The Goat, or, after the Argument


By Ellyn Lichvar

The goat hollers in waves
like a child in a well.
He rests on neighboring
land, just out of sight but
he is white, he is a he.
You hear it too and wade out
belly deep in dark water
to glimpse him, smell it,
taste the worried air
on that side of the fence.
It reminds you of Scott Harvey,
when he climbed to the school’s roof
in fourth grade, said he was
fixing to jump off but
never did. Everything
is turning green, humidity
hanging like a hog belly above us.
I think of sharp hooves on cliffs,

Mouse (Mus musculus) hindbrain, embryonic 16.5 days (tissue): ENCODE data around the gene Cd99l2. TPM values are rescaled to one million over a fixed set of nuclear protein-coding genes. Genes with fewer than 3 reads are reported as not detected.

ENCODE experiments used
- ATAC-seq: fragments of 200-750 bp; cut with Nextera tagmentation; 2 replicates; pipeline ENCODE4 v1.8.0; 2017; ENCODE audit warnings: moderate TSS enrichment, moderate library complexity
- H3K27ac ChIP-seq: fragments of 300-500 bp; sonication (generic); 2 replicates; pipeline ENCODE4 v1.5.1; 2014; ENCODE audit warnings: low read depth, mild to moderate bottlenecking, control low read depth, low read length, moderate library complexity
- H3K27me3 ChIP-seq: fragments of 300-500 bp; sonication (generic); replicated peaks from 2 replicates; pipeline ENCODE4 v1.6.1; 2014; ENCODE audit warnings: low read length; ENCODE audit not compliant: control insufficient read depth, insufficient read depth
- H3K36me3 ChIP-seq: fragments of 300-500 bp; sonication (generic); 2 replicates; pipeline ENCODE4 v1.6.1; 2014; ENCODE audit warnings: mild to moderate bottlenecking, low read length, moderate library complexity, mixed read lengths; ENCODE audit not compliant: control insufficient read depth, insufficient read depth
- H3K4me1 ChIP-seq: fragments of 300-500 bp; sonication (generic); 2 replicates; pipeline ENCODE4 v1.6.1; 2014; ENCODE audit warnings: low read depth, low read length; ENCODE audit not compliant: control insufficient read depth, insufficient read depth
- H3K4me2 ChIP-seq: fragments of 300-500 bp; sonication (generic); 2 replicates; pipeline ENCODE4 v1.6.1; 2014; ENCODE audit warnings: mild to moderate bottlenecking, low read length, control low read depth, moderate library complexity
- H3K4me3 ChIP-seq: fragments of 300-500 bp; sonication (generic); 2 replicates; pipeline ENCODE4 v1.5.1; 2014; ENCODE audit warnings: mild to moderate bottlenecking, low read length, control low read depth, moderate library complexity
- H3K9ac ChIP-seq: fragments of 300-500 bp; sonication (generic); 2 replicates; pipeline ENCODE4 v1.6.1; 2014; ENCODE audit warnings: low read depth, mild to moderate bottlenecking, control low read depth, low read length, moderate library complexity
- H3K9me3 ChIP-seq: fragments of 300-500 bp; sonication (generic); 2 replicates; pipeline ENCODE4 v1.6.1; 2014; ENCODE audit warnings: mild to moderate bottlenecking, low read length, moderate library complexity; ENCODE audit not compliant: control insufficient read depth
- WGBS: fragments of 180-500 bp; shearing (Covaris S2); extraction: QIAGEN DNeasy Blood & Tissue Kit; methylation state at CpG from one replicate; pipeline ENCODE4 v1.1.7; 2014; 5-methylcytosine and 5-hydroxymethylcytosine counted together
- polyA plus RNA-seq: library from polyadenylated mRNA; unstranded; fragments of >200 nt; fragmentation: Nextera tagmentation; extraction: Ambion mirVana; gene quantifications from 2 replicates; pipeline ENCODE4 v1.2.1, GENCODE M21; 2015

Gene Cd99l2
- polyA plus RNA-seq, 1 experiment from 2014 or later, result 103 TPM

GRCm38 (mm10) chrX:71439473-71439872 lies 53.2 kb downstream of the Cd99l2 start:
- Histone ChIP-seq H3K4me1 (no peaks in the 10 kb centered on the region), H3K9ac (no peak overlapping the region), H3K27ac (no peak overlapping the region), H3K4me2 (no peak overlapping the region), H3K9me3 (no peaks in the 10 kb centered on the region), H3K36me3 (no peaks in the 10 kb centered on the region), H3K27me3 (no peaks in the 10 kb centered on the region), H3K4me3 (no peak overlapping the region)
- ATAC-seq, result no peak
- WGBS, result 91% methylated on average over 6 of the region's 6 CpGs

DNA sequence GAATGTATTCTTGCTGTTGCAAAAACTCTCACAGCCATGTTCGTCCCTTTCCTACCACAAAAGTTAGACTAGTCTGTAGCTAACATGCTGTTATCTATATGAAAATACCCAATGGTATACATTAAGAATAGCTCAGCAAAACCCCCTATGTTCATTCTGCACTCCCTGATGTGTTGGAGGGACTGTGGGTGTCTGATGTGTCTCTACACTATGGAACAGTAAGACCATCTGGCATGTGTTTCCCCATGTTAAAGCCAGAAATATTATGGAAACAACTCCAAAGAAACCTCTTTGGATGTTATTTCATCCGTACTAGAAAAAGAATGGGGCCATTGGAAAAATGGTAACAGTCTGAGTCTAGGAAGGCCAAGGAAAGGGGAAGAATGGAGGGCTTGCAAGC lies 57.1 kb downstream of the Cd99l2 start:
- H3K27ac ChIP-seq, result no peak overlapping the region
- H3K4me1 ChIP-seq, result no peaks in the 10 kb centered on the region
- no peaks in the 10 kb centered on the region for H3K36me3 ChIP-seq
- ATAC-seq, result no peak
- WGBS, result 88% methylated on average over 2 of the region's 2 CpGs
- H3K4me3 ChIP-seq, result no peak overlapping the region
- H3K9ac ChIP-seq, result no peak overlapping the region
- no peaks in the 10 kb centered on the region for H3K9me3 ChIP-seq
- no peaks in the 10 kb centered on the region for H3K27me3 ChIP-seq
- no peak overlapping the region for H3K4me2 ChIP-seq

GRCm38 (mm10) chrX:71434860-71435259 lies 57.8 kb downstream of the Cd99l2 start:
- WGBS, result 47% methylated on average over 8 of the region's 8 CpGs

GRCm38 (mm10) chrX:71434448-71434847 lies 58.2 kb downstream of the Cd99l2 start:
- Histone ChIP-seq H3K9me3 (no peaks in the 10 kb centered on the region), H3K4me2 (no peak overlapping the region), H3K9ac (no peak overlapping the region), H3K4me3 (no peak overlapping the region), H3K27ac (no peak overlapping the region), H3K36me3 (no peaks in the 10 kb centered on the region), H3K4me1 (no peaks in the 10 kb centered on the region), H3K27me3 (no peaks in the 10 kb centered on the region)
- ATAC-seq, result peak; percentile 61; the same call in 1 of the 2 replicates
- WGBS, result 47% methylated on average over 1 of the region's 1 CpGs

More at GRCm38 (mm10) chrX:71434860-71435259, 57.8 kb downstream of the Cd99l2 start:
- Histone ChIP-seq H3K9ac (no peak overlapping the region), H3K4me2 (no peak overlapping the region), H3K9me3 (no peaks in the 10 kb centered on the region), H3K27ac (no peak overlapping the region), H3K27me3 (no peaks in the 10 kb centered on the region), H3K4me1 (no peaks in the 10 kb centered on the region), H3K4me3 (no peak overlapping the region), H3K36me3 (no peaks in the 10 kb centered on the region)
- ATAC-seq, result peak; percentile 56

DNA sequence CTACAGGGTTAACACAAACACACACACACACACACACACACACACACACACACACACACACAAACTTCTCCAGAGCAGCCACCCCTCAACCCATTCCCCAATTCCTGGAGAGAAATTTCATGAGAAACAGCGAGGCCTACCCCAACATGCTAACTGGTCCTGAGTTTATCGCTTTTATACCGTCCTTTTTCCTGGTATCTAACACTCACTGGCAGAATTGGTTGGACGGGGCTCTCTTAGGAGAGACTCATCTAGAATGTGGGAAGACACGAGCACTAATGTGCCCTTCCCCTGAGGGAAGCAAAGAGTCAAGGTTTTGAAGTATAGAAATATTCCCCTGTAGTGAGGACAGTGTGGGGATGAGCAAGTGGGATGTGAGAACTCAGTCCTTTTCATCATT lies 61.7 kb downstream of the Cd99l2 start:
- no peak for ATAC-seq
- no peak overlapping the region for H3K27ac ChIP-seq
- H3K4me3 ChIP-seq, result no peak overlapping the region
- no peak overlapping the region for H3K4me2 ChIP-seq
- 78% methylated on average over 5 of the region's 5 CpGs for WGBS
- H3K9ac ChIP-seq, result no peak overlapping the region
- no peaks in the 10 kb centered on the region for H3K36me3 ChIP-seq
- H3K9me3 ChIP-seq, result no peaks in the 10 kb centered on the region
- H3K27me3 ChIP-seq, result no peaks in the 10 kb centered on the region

the black points of balance.
Who took the first step down
into all of this and when
did it happen? His screaming
transfixes us because we can’t stop
screaming either. When you
call out to him he answers,
a different scream to match
the one from deep in your belly.
The water around you swells
with waves. I climb in to wet my hair.


Ellyn Lichvar is the assistant managing editor of The Louisville Review and works on the staff of Spalding University's low residency MFA in the Writing Program. Her poems have appeared in The Minnesota ReviewWhiskey Island,The Journal, ParcelThe Boiler, and others.